Iowa is the leading producer of field corn. In 2016, Iowa produced 18% of all corn grown in the United States. While there are endless rows of field corn across the state, this is not the corn on your dinner plate.
Sweet corn accounts for less than 1%, or 3,400 acres, of corn in Iowa. Field corn and sweet corn are close relatives. Sweet corn is a naturally occurring genetic mutation of field corn. The sweet corn plant is shorter, matures faster and its kernels have a higher sugar content. It often becomes a mealtime staple during the months of July and August.
The key to great sweet corn is to pick it at its prime. Sweet corn is ripe when the husks are bright green and moist. The silk should be stiff, dark and moist. You should be able to feel the individual kernels by pressing gently on the husk.
Fresh corn should be cooked and served the day it is picked or purchased. As soon as corn is picked, the sugar in the corn begins changing to starch. This reduces the sweetness of the corn. It is best to keep the corn moist and cool between picking, purchasing and cooking to help the corn stay sweet.
Have you ever heard of cooking sweet corn in a cooler? It is not hard to find recipes for cooking sweet corn in a cooler online or on social media. But it is not safe. Coolers may harbor millions of germs from other foods, which can lead to foodborne illness. Also, and most importantly, coolers are designed to keep foods cold, they are not to be used for cooking.
For tasty and safe ways to prepare corn, watch basic sweet corn preparation at the Spend Smart Eat Smart website and try these cooking ideas.
Baked – Peel off the first couple layers of husk; soak the whole cobs in water for 15 minutes to provide extra moisture for cooking; preheat oven to 375 degrees; pull back the husks (do not remove them) to remove the silk; add seasoning to the corn if desired and position the husks back over the kernels and tie each ear with twine; place ears in a single layer directly onto the oven rack or onto a baking pan; bake 20-25 minutes or until corn is tender.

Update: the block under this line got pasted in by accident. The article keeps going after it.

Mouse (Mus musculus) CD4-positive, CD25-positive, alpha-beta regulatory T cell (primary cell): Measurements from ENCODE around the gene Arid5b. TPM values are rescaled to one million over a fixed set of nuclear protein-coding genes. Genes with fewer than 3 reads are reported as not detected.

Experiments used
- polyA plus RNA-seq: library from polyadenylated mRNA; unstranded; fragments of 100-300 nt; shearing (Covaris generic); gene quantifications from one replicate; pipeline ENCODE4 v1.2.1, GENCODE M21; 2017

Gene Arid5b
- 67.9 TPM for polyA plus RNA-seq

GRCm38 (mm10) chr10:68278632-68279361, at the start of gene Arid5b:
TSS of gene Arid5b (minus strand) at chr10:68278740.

Boiled – Choose a pot large enough to hold the corn you want to cook with room for water to cover the corn; fill with water and bring water to a boil; add ears of sweet corn and cook for 5-6 minutes.
Grilled – Peel off the first couple layers of husk; soak the whole cobs in water for 15 minutes to provide extra moister for cooking; preheat grill to 350 degrees; pull back the husks (do not remove them) to remove the silk; add seasoning to the corn if desired and position the husks back over the kernels and tie each ear with twine; place ears on grill and rotate to keep them from charring too much on one side; after rotating a few times place the ears on indirect heat (side of grill or top shelf); cook for 15 minutes; remove from grill when the husk picks up the dark silhouette of the kernels.
Microwaved – Remove husk, silks and rinse; place two to four ears of corn in microwave safe dish; add 1/3 cup water; cover dish with plastic wrap leaving one corner open; place dish in microwave and cook on high for 3 minutes per ear of corn.
For those interested in learning more about gardening, contact your ISU Extension and Outreach county office about the Master Gardener program. Training begins across the state this fall.
ISU Extension and Outreach will be hosting weekly Sow, Grow, Eat and Keep quickinars. These quickinars will be 5-15 minute online lessons of seasonally appropriate topics for the garden, food preparation, and food preservation.
For additional resources and publications referred to in this news release, visit https://www.extension.iastate.edu/humansciences/sow-grow-eat-keep. Send your food or garden questions to [email protected].